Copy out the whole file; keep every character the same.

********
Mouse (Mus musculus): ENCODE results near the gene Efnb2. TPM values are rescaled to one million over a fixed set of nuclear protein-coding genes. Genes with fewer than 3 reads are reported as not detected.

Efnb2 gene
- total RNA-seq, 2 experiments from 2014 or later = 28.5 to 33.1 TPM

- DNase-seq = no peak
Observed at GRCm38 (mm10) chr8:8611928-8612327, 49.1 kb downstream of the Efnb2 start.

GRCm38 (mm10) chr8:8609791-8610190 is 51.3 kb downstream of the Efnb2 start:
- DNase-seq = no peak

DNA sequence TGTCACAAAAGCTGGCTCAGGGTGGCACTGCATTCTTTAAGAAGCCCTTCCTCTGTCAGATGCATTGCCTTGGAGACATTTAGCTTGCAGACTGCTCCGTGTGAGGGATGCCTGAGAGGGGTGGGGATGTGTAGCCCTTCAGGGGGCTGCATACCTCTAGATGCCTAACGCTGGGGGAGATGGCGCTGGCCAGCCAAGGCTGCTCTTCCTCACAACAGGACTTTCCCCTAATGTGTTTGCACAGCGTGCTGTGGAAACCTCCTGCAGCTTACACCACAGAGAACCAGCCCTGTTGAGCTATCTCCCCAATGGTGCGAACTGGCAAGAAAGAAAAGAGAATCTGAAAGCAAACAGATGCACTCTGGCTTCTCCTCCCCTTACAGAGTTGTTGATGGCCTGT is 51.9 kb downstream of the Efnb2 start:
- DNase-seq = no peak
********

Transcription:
Mouse (Mus musculus): ENCODE results near the gene Efnb2. TPM values are rescaled to one million over a fixed set of nuclear protein-coding genes. Genes with fewer than 3 reads are reported as not detected.

Efnb2 gene
- total RNA-seq, 2 experiments from 2014 or later = 28.5 to 33.1 TPM

- DNase-seq = no peak
Observed at GRCm38 (mm10) chr8:8611928-8612327, 49.1 kb downstream of the Efnb2 start.

GRCm38 (mm10) chr8:8609791-8610190 is 51.3 kb downstream of the Efnb2 start:
- DNase-seq = no peak

DNA sequence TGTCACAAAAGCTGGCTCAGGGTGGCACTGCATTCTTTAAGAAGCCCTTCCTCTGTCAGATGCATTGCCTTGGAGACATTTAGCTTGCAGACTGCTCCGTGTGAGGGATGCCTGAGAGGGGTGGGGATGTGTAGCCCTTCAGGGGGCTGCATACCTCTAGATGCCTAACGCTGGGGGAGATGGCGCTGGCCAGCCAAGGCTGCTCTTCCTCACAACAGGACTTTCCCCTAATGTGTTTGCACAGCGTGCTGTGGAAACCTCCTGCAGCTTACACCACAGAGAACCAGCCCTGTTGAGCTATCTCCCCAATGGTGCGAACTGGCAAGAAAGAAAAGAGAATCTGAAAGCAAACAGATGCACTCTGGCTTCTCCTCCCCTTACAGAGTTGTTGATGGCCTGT is 51.9 kb downstream of the Efnb2 start:
- DNase-seq = no peak